Sensing & Stimulation (MSc)
In order to optimize treatment, it is necessary to closely monitor and manage the patient’s health status by means of ‘precision diagnostics, personalized prognosis and targeted therapy’. The specialisation combines the techniques and applications of these sensing (monitoring) and stimulation techniques. The field of sensing and stimulation is developing rapidly and ultimately will improve healthcare. The domain extends from biosensors to automated intensive care decision-support systems, and from advanced pacemakers to neurostimulation and rehabilitation robotics.
Sensing plays an important role in diagnosing, in making therapeutic decisions, in monitoring the effects of treatments and in determining the prognosis of every individual patient. Large technological advances have been made in the last decade regarding the ability to measure in detail, with the aid of (new) electrophysiological sensors modalities, like cardiovascular, respiratory, ambulatory activity monitoring, instrumented reflex readings, gait labs for 3D kinematics, and lab-on-a-chip sensing. Increasingly, these modalities are being combined. This is making it possible to make an earlier and more accurate diagnosis in the disease process, to personalize prognosis, to choose specific therapies and also to monitor the patient in real-time during the recovery process. This is a tremendous opportunity to influence the recovery process in a more accurate and subtle way with the use of these sensing techniques.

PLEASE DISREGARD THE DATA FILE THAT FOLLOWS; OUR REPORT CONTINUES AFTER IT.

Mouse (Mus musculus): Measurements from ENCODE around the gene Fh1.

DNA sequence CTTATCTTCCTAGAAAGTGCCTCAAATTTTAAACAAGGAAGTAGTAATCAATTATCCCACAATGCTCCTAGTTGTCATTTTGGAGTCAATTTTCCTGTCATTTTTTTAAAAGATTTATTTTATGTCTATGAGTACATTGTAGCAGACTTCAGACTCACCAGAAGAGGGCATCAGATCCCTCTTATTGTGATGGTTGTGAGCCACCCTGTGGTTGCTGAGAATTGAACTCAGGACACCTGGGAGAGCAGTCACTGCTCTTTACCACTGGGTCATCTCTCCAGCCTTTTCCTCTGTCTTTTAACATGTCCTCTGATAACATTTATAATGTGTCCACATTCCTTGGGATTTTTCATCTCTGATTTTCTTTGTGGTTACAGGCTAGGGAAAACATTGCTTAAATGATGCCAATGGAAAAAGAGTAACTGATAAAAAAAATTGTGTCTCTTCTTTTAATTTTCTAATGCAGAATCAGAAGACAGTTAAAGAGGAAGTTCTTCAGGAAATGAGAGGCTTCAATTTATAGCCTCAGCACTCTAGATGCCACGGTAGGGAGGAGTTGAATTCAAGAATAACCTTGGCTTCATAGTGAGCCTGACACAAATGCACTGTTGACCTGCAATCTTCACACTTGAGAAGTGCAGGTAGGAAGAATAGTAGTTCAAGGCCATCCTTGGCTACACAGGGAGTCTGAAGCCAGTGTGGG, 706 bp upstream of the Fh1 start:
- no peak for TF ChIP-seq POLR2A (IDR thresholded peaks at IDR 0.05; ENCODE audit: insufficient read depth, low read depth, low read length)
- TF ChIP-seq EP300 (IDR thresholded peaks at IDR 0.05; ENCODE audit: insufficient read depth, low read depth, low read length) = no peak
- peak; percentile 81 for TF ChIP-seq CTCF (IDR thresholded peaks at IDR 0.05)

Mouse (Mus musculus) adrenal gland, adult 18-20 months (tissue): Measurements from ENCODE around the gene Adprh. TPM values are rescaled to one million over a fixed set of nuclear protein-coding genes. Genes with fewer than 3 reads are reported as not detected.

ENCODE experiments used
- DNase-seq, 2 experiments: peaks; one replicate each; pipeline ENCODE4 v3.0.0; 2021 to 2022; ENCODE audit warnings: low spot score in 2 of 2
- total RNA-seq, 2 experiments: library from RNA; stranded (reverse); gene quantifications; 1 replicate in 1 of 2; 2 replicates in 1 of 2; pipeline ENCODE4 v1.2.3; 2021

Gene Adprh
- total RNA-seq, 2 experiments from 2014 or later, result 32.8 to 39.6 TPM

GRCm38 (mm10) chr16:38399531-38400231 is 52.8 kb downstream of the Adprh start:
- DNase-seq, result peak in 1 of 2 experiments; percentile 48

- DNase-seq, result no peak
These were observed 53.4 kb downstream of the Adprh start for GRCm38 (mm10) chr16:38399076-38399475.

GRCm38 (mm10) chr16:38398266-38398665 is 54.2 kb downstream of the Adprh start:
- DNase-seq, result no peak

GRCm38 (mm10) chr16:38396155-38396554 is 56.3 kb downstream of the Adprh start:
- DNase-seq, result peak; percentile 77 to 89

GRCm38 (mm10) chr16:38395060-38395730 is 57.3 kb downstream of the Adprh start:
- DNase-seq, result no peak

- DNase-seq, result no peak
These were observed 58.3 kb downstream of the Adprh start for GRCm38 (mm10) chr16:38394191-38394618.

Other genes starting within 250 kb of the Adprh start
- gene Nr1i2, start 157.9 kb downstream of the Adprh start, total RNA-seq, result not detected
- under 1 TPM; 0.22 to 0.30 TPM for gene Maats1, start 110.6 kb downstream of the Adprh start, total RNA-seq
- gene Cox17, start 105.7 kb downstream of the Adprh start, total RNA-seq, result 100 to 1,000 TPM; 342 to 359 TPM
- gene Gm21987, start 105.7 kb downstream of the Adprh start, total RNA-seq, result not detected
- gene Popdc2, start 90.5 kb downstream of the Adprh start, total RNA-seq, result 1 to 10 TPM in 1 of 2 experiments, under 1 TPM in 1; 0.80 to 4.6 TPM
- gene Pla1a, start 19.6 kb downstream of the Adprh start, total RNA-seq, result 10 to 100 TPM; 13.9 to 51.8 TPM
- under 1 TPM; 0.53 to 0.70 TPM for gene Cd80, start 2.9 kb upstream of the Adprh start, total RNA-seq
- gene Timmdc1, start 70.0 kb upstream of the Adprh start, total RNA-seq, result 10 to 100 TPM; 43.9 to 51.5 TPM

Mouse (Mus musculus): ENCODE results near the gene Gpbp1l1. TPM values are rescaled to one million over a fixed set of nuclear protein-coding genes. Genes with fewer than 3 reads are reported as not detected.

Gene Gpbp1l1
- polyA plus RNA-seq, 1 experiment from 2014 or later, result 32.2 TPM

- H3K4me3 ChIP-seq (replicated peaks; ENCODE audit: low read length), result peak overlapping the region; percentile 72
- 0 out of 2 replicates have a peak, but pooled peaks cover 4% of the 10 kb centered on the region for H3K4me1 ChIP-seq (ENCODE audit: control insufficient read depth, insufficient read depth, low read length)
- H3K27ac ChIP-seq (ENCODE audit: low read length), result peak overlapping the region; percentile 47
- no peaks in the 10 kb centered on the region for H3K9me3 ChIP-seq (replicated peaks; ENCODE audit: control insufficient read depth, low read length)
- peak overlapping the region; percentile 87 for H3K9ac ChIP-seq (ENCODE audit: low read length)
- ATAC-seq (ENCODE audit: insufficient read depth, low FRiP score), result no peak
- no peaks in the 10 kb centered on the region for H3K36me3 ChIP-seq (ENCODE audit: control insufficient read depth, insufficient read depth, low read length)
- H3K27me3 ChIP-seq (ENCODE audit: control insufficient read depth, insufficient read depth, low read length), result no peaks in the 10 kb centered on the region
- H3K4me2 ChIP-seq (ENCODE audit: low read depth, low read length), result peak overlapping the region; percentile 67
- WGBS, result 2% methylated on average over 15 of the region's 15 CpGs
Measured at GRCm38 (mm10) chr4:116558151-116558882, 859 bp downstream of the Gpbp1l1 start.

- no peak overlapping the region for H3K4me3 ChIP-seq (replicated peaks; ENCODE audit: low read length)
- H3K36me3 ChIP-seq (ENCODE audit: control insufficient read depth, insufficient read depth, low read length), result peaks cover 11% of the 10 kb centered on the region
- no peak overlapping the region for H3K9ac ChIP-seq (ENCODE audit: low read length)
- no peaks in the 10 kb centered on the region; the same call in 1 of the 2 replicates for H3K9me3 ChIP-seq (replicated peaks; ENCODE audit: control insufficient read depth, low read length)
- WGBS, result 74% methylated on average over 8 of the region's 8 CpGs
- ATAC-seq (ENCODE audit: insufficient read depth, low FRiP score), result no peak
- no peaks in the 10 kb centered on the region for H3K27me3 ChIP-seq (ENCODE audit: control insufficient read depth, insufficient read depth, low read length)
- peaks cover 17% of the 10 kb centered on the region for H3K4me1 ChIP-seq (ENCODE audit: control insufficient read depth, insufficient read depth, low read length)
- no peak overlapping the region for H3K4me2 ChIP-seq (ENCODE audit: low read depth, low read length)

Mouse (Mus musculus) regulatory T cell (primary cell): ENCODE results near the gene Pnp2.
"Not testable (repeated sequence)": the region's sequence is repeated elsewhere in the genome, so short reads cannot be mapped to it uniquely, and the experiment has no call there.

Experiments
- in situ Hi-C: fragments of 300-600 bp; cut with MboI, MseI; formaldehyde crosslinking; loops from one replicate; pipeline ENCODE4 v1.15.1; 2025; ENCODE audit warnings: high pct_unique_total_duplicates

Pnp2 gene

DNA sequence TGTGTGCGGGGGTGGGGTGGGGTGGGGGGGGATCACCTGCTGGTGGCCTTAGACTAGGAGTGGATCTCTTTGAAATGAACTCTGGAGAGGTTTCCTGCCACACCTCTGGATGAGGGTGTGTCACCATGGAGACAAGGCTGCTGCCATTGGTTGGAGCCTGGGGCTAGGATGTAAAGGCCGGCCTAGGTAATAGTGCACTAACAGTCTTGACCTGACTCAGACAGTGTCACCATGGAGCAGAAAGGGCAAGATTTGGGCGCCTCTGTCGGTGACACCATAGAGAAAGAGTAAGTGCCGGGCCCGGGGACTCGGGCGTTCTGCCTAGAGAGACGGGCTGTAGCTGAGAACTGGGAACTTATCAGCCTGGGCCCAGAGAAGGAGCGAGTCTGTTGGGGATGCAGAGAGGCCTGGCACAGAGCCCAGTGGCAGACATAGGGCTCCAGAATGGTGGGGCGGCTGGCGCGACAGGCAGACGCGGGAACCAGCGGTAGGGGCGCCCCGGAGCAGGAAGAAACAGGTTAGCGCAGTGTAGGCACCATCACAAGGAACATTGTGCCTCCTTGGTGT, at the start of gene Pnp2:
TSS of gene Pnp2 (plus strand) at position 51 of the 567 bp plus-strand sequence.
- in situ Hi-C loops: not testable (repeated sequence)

Stimulation is the umbrella term for all devices and substances that are used when treating a patient in order to give the body a stimulus towards healing or to actively provide support to stabilise a disrupted biological control system. Examples include pacemakers, cochlear implants, virtual and e-health environments, advanced perfusion techniques, intensive care equipment, rehabilitation robotics and controlled drug release techniques. The clinical technician plays a crucial role in the application of these developments for individual patients by increasingly integrating more techniques and designing new combinations and by translating new techniques of combination of technicques into clincal practice.
For more information on this specialisation, please visit the TU Delft website